Islam & Christianity: A Revealing Contrast by James F. Gauss -- I recall this being an Amazon.com recommendation. I ordered it back in 2009, but it didn't really interest me once I received it. It sat on my bookshelf for a year and a half before I decided I should read the books I'd bought before checking out new ones from the library. Thus, it got read finally. The author had some good points. I enjoyed many of the biblical passages. But overall the theme of the book was one that didn't encourage me to be more like Jesus. I felt the author misrepresented Islam on many points and I found myself arguing against what he wrote in defensive of a fuller context. I even marked a few pages with my arguments! So I'm glad I finished it and can move on.
In Ishmael's House: A History of Jews in Muslim Lands by Martin Gilbert -- This was another Amazon.com recommendation which I got for my birthday. I learned quite a lot from this book and it inspired four posts because I really wanted to make notes on some topics discussed. ; see previous posts for more details
The Rise of Christianity by Rodney Stark. -- mentioned it here and in my post about Christianity in the ancient world
Abraham's Children: Race, Identity, and the DNA of the Chosen People by Jon Entine -- see some things that took my attention from this book in my Jews, Hispanics, Chosenness, DNA, Lost Tribes, Sheep & More post
Sharing the Love of Christ With Your Muslim Neighbours by Ahmad Aygei -- this guy spoke at our church earlier this year and offered his book for sale. It's actually 2 books in one thus the following book is by him as well. He is from Ghana and grew up in a large Muslim family. He briefly shares how he became a follower of Jesus and then shares the trials of a new convert and God's heart for Muslims.
One of my favorite parts is from the Introduction:
"It is a sad fact that many Christians are ignorant of God's purposes for the Muslim world. Rather than having God's heart for the Muslims, they feel threatened and become hard-hearted towards them. Some see Islam as a threat which can only be conquered by military might. They have forgotten that we do not use the weapons of the world (2 Corinthians 10:4) and we are not fighting against flesh and blood (Ephesians 6:12). ... The fact that a sect or religious group is opposed to our beliefs does not mean we should hate them and wish to see evil befall them. The spirit of Christ is full of Love. Loving when we are hated is what makes Christians different." (pg. 1-2)
My other favorite part was dealing with trials and avoiding self pity while going through them. He encourages us to deal with trials properly and not allow ourselves to be self pitying or fearful, but realize God is our strength. (see pg. 28)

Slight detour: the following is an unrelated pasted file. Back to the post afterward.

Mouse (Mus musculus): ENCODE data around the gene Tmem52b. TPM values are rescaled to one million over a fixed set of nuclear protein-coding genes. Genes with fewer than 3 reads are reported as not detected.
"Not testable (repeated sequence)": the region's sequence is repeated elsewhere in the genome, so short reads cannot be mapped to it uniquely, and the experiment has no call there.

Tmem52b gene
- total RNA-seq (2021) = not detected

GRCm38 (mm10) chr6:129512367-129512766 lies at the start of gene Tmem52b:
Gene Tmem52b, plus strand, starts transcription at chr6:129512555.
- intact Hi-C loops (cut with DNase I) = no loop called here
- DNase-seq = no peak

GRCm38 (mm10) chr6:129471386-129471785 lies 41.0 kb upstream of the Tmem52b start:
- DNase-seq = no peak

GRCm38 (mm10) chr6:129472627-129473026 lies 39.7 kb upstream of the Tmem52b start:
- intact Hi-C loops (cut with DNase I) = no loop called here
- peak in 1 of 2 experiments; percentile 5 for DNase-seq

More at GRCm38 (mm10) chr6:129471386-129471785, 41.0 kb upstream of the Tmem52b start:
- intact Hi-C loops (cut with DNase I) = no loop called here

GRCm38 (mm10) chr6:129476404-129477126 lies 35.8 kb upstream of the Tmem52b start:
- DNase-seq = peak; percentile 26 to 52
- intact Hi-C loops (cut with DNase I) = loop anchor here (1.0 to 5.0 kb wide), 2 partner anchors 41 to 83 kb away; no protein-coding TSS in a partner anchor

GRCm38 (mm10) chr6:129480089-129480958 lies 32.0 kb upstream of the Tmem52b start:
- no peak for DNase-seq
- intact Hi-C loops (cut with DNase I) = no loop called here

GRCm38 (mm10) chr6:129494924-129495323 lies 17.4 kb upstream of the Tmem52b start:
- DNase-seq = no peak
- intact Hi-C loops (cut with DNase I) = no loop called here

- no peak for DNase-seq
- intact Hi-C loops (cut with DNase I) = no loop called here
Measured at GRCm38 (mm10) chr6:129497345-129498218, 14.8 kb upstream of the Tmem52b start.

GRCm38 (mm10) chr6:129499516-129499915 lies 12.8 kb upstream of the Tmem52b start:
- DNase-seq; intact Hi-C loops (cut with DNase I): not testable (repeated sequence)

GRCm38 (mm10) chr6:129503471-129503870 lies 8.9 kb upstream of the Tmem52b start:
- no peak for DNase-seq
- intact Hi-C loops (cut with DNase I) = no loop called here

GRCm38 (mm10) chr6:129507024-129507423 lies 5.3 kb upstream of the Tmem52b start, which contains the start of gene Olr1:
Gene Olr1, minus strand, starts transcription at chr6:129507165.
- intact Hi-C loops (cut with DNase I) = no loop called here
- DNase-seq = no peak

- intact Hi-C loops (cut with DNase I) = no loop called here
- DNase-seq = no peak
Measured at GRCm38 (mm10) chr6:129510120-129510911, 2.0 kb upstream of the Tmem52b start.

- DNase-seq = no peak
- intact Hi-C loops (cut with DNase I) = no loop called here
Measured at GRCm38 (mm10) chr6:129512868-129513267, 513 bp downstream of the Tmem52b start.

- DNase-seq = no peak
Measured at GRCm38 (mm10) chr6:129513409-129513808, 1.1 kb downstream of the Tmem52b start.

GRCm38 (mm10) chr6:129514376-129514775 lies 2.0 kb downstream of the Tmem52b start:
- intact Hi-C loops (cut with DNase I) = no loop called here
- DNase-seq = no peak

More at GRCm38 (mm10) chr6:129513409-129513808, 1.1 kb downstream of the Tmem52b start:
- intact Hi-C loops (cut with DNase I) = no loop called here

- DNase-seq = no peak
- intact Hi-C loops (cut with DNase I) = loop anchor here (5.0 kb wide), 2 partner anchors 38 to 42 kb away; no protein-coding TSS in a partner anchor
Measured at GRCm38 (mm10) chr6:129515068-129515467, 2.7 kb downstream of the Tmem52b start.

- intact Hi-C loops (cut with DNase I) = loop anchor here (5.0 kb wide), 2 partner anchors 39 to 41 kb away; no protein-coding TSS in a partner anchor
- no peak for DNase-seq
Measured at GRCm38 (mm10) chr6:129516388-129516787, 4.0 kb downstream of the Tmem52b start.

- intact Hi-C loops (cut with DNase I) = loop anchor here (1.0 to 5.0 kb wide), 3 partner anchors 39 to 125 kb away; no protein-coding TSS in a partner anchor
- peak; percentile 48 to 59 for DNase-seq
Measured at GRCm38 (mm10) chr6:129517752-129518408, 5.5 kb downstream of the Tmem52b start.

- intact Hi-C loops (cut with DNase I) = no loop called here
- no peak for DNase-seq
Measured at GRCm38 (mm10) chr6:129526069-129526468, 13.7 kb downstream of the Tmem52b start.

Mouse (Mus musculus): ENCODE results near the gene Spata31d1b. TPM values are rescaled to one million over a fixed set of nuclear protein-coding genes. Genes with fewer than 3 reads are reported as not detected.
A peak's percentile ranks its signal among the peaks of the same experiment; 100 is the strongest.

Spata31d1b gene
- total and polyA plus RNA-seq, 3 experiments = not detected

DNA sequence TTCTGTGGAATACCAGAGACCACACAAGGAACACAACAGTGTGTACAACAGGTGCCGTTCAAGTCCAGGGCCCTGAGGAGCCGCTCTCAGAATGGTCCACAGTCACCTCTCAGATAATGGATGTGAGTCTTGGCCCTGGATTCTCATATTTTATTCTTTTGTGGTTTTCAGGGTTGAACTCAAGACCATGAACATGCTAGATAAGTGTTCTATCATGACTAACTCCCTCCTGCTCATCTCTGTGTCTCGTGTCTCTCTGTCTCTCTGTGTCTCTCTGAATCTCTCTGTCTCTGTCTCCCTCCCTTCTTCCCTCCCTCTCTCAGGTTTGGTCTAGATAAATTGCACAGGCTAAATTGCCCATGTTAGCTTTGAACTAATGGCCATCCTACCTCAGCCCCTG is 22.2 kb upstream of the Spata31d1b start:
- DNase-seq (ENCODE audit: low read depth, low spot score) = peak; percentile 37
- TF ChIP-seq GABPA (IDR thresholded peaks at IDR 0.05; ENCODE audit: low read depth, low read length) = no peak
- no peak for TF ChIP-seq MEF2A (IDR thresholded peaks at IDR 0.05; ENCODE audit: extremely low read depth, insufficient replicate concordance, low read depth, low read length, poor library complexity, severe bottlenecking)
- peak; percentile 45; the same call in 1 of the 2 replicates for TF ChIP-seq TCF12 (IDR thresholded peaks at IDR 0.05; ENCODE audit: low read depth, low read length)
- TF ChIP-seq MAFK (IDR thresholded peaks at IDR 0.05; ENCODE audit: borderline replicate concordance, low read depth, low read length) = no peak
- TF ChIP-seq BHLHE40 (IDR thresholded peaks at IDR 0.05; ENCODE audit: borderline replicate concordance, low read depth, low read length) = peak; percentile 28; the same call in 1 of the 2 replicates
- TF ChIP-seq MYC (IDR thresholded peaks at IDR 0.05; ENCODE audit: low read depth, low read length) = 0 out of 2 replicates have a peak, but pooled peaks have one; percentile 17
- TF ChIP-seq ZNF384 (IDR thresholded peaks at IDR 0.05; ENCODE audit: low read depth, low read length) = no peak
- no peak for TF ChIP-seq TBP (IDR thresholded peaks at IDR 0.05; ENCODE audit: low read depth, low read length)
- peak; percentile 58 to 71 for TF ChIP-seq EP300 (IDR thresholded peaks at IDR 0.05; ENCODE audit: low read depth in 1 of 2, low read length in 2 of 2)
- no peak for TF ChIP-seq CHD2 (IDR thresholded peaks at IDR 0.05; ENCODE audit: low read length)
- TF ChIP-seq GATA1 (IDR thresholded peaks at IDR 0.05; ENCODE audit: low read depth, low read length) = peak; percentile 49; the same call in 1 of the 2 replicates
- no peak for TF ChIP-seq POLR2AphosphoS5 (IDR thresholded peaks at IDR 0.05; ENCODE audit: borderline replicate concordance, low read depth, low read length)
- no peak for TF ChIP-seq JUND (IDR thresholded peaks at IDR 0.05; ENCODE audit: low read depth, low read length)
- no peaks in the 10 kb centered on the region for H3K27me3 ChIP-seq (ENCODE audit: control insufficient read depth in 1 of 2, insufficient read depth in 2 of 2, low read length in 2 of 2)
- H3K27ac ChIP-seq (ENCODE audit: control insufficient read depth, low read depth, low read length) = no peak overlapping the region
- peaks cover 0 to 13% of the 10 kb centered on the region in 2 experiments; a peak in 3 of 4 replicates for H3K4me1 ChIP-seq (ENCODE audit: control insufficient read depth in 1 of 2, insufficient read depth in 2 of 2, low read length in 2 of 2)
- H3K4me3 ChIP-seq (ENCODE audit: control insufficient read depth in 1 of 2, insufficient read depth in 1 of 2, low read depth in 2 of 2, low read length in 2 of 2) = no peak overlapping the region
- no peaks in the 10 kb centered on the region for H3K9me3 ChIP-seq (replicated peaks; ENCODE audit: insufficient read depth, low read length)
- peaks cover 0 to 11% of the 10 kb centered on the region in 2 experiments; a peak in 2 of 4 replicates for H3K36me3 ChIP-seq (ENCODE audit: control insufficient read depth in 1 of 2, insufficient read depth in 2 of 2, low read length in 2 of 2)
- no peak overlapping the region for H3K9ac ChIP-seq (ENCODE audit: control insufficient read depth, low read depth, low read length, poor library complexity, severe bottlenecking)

Ishmael Shall Be Blessed by Ahmad Aygei -- the second part of this 2 in 1 book. The author shares about Jesus from both the Bible and Quran. I found the final chapter on the Comforter of great interest. He shared the Islamic argument of the Comforter being a prophecy of Muhammad and compared it to the Christian belief of the Comforter being the Holy Spirit just as Jesus stated.
A Christian Perspective on Islam by J.L. Williams -- this guy is the one who actually brought Ahmad Aygei from Ghana to our church for the 3 day conference. I would not have bought this book because I have read so many books of this type already, but Andrew bought it without my knowing thus I figured I'd go ahead and read it. And there was some stuff that was different from most books of this type. I enjoyed the discussion of community, culture, the Crusades and colonialism. Some of it turned me off because I feel such people really are fearful of Islam and I just am not. Perhaps I am naive for being this way.
And with that, I have finished all the books on my own bookshelves aside from the few that are Andrew's. And on July 20, I went to the library and got more books which I shall begin shortly!
After the Apple by Naomi Harris Rosenblatt -- see previous posts for notes
The Geography of Bliss by Eric Weiner -- NPR correspondent decides to travel various parts of the world to determine what makes people happy or unhappy in the case of Moldova. This was a fun way to learn interesting tidbits about several countries like Bhutan, Iceland, Qatar, India and so forth. The subtitle is "one grump's search for the happiest places in the world." I love the conclusion that he reached about happiness being relational; it's "utterly intertwined with other people" and also, I believe, with our relationship with God.